The Joseph Rowntree Foundation: Divorce and separation: The outcomes for children

Family breakdown – whether in the form of divorce, domestic abuse, bereavement or conflict between children and parents – can all contribute to someone finding themselves on the streets.

A high proportion of people who develop mental health or substance misuse problems have suffered trauma in earlier life, often within the family home.

SHP: Family breakdown

Workplace abuse

It is evident from the causes of stress at work identified by HSE that, while ‘relationships at work’ is identified as a cause in its own right, relationships play a crucial part in all other identified causes:

There are six main areas that can lead to work-related stress if they are not managed properly. For example, employees may say that they: are not able to cope with the demands of their jobs; are unable to control the way they do their work; don’t receive enough information and support; are having trouble with relationships at work, or are being bullied; don’t fully understand their role and responsibilities; are not engaged when a business is undergoing change

HSE: Causes of stress at work

Not getting relationships right has consequences for the economy as well as for the individual:

49% of all working days lost in 2016-2017 were reported as being due to work-related stress, depression or anxiety.

Perkbox: The 2018 UK Workplace Stress Survey

Our latest statistics on work-related ill-health and injury show in 2016/17 over half a million workers suffered from work-related stress, depression or anxiety, while 12.5 million working days were lost. The damage work-related stress has on our working population is devastating.

For Britain’s employers, the cost of a workforce suffering from stress is eye-watering.

For example, consider what the working days lost truly means; huge costs for sickness absence payments, costs around lost production, and the expense of either hiring temporary replacement workers to fill the gap or making overtime payments to existing staff. In the longer term, highly stressful jobs lead to difficulties retaining existing employees and cause a higher turnover of staff.

HRZone: Stressed out Britain: How to manage work-related stress in your organisation

The answer

Relationships are rising up the public policy agenda. Most major political parties are beginning to recognise their importance as the basis of a thriving society.

Relate: What’s love got to do with it: 14 ideas for putting relationships at the heart of public policy

A report by the Scottish government identifies positive relationships in schools as having the most positive effect on better relationships, better behaviour and better learning.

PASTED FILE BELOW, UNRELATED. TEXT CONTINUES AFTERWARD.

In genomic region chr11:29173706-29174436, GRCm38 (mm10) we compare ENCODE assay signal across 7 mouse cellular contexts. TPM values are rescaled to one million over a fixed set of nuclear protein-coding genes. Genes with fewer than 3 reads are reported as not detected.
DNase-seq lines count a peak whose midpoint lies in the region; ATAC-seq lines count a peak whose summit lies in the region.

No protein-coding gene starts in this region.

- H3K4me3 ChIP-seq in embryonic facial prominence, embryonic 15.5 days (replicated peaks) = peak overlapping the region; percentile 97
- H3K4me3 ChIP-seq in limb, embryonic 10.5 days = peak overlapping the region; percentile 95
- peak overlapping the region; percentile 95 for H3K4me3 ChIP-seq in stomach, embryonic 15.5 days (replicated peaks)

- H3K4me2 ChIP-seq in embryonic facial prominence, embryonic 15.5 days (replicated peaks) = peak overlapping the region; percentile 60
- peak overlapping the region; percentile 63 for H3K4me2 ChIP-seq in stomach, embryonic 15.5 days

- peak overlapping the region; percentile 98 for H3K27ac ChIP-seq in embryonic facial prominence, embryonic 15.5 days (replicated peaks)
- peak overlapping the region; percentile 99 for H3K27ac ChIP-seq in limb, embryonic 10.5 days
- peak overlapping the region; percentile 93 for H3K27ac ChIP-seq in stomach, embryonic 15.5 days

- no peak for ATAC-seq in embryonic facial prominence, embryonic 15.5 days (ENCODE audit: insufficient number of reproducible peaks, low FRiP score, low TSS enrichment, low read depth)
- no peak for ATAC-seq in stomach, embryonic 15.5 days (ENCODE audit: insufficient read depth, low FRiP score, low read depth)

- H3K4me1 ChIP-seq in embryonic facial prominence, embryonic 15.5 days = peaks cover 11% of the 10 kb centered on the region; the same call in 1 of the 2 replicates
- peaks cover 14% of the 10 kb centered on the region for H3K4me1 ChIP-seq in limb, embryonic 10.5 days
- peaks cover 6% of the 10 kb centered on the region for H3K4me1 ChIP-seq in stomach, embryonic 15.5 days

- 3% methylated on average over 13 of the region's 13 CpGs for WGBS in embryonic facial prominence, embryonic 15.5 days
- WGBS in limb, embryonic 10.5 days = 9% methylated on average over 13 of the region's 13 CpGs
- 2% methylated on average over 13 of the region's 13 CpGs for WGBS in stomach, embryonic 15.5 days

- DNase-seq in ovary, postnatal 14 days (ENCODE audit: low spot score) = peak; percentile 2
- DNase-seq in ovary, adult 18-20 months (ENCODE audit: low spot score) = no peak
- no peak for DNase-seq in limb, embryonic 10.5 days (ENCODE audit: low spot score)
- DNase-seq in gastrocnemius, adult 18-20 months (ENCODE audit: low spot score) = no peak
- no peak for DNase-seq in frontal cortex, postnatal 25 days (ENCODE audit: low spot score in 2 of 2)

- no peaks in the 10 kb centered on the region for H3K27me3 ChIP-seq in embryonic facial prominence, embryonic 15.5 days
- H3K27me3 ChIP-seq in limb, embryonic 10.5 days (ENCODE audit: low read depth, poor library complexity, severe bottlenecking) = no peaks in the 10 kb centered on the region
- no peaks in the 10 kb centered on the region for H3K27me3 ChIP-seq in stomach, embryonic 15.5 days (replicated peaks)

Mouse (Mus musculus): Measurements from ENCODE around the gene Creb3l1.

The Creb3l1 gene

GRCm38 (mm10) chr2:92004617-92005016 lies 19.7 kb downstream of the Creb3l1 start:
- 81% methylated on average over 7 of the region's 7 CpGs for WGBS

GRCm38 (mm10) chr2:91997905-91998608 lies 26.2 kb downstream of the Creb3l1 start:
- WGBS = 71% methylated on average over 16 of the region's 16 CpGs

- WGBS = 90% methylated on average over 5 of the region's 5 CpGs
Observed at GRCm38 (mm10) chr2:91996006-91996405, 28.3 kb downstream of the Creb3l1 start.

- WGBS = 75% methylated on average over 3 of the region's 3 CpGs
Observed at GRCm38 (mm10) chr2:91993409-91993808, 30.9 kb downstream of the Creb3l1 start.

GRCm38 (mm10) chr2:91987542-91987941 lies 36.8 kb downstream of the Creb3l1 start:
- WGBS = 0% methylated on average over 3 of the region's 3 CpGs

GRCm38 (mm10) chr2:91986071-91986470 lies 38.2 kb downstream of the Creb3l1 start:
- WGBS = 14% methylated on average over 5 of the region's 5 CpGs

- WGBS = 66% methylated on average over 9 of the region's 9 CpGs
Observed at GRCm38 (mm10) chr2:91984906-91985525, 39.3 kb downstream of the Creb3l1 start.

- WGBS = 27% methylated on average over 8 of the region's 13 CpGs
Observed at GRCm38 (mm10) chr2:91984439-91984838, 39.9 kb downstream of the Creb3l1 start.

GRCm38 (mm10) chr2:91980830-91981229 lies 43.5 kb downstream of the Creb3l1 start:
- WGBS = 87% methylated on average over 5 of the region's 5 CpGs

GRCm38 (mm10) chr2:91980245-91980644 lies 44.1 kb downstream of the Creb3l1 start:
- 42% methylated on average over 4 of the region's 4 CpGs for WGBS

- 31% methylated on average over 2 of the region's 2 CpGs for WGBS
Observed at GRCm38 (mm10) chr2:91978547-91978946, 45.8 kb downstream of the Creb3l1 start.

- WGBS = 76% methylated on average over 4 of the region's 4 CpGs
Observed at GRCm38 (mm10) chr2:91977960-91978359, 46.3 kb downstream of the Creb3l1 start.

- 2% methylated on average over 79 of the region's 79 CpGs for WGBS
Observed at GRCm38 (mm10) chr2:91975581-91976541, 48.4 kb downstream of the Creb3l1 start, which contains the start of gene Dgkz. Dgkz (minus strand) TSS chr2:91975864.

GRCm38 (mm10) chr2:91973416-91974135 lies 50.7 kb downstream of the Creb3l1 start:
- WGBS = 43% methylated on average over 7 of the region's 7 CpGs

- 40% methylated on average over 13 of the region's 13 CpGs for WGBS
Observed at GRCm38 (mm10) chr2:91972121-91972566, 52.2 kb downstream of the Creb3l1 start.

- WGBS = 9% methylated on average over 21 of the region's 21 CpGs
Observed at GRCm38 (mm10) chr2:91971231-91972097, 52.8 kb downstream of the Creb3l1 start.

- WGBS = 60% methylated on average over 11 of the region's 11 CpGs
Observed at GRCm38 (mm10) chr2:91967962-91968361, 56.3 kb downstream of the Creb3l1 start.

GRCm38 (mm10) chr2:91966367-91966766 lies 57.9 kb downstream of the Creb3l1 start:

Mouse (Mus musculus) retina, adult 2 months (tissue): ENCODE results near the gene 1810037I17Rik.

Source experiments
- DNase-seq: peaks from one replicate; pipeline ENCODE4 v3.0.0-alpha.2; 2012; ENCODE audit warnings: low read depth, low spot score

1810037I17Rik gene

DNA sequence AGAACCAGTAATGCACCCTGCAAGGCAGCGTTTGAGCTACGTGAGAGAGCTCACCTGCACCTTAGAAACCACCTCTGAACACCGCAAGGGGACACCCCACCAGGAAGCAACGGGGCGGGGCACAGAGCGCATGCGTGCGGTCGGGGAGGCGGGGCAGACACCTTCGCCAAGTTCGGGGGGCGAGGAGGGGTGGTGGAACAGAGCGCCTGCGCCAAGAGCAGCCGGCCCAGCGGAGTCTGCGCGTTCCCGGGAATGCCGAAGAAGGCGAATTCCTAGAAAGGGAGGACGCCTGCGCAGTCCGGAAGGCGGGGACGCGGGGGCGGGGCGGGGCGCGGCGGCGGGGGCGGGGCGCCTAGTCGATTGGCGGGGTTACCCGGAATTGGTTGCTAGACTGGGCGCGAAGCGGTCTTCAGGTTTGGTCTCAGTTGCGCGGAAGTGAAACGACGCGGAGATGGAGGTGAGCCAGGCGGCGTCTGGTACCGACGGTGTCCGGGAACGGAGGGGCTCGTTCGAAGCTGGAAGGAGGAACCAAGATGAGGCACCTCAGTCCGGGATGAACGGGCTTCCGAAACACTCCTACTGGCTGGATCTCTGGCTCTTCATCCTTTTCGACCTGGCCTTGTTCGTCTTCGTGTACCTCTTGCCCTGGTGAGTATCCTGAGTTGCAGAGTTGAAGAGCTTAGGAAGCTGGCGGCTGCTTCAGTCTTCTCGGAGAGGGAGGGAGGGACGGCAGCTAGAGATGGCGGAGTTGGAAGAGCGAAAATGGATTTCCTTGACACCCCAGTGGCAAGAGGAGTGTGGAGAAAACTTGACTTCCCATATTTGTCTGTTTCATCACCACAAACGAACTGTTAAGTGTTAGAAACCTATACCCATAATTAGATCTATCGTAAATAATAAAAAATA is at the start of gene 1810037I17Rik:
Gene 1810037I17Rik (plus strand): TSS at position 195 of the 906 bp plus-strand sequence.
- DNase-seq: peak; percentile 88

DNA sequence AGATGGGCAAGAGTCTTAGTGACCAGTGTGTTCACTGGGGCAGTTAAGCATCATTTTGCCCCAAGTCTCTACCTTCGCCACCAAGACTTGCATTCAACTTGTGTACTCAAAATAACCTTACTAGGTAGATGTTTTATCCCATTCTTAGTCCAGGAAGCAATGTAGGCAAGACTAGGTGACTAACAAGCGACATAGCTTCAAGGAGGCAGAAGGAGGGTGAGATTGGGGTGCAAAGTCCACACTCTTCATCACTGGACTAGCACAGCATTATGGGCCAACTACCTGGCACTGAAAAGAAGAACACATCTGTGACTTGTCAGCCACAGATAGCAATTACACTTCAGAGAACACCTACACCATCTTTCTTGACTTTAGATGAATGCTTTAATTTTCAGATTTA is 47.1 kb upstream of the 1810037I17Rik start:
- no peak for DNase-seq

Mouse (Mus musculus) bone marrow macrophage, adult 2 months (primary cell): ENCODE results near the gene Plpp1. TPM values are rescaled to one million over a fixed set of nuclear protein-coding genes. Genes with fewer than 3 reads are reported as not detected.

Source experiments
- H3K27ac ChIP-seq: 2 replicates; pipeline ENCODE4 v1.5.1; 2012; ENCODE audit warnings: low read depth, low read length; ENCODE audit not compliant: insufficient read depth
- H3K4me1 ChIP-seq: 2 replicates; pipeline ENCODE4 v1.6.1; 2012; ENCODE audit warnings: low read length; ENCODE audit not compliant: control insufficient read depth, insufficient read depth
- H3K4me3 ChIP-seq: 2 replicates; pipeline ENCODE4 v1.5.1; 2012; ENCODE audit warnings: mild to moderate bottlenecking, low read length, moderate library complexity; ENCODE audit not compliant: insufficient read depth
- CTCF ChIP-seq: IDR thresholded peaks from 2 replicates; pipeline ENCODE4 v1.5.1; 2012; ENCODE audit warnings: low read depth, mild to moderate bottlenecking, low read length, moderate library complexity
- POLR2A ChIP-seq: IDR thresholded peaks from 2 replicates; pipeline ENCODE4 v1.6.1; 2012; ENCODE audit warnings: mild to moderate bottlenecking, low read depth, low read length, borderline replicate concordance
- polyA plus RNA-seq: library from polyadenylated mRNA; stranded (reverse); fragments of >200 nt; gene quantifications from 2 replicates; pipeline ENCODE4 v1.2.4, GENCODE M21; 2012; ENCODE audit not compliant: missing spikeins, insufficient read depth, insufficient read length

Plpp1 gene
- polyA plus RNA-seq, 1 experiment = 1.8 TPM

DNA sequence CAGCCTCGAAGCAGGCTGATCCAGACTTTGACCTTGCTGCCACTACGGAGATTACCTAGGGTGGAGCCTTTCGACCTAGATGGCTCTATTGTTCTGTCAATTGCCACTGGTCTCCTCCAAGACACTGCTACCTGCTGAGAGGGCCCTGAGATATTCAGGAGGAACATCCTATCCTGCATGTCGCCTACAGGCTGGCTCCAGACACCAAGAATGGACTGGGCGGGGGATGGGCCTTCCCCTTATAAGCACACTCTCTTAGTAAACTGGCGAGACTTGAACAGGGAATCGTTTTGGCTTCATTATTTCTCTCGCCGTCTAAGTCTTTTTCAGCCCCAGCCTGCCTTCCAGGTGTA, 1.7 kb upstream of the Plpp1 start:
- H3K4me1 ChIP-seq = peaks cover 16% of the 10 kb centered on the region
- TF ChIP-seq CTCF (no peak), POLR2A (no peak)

Learning Communities – across early years, primary, secondary and special sectors – which focus on social and emotional wellbeing and creating a positive school ethos based on mutual respect and trust are having the most positive impact [page 5].

The Scottish Advisory Group on Behaviour in Schools (SAGBIS): ‘better relationships, better behaviour, better learning’

The PSHE Association provides a way of creating better relationships, better behaviour and better learning through its personal, social, health and economic education programmes of study for all age groups, organised into three core themes:

Core Theme 1: Health and Wellbeing

Core Theme 2: Relationships

Core Theme 3: Living in the Wider World

The relationships core theme provides comprehensive learning opportunities categorised as pupils learning about:

  • Families and close positive relationships
  • Friendships
  • Managing hurtful behaviour and bullying
  • Safe relationships
  • Respecting self and others

The obstacle

The obstacle is the subject-based approach to learning adopted by many countries.

In the National Curriculum in England, for 5- to 11-year-old children, there is no place in its eleven subjects to teach relationships, along with other important learning areas such as health and wellbeing, economic awareness, citizenship and the environment.

The National Curriculum response to this is to create yet another subject which brings many of the above learning areas together under the banner of PSHE (personal, social, health and economic education).

The intention for children to learn about relationships is further demoted in the National Curriculum in England due to its hierarchical approach to learning, with English and mathematics (and to a lesser extent, science) as ‘core’ subjects and all other subjects as less important ‘foundation’ subjects.

As a result, the importance of relationships learning, already demoted down the hierarchical list, is further lost in the plethora of subjects competing for space in the crowded timetable.

The solution

The solution is to raise the profile of relationships education in primary schools for children.

A life-based curriculum for children aged 5 to 11 gives equal focus to relationships education as one of nine equal learning themes.

Presence + Focus + Attention = Results

The inclusion of ‘non-verbal relationship skills’ and ‘verbal relationship skills’ is an important new emphasis in children learning paralanguage, body language and the importance of words used at the heart of personal, social and work relationships.

Michael Mac